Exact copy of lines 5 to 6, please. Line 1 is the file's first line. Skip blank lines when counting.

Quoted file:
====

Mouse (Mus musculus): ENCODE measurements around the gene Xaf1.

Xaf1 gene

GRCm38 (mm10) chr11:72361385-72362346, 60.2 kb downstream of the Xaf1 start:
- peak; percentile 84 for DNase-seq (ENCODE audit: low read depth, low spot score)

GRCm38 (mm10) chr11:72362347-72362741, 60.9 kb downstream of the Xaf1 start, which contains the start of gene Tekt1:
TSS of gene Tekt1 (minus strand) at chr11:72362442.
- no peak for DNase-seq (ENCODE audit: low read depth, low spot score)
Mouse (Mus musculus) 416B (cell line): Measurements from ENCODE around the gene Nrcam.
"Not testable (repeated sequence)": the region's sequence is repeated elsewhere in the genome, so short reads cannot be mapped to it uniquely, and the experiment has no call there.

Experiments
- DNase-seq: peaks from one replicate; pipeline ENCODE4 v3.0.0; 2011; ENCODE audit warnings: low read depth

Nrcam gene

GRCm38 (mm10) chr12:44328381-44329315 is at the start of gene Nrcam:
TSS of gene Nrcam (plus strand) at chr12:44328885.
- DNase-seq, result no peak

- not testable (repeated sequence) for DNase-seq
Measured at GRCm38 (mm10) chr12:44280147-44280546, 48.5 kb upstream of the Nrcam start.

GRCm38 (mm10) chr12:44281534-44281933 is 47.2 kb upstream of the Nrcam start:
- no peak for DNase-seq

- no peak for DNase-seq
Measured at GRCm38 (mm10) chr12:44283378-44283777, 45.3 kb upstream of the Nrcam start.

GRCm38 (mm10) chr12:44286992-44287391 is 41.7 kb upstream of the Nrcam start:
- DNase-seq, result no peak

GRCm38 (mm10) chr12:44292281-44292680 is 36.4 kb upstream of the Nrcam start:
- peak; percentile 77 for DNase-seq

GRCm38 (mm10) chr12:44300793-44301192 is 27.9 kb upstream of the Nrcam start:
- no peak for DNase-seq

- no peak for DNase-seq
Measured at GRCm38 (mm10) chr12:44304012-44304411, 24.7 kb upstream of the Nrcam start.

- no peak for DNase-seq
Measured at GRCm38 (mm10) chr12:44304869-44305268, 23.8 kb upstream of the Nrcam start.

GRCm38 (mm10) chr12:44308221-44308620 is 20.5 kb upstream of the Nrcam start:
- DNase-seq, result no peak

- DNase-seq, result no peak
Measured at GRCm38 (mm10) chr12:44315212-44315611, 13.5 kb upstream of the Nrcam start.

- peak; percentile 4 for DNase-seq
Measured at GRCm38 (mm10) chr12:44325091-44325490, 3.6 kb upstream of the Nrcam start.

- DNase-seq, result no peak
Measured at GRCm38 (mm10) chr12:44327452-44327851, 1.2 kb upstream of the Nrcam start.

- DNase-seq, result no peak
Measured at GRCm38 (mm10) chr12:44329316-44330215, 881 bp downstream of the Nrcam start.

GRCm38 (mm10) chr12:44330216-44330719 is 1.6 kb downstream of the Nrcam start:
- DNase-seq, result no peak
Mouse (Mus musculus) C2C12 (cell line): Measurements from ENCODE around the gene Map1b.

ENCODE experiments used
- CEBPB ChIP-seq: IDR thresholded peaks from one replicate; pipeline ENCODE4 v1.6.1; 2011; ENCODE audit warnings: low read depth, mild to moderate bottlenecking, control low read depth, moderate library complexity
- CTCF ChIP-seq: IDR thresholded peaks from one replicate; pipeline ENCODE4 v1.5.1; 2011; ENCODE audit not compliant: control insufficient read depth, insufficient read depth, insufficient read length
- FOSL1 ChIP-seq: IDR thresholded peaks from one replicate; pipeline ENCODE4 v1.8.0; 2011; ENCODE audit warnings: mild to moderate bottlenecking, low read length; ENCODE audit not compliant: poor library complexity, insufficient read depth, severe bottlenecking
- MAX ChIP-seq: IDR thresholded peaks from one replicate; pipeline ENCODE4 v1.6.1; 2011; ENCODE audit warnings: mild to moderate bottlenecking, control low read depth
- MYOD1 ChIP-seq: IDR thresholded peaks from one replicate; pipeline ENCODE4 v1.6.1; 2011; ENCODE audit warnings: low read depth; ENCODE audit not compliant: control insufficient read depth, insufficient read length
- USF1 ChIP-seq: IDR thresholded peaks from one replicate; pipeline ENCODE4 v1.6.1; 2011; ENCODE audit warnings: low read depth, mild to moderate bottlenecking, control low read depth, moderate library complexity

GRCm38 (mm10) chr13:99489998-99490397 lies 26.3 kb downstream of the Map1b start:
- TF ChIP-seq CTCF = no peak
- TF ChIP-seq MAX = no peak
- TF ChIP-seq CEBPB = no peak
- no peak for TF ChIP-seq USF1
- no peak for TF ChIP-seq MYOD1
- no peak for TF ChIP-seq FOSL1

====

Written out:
GRCm38 (mm10) chr11:72362347-72362741, 60.9 kb downstream of the Xaf1 start, which contains the start of gene Tekt1:
TSS of gene Tekt1 (minus strand) at chr11:72362442.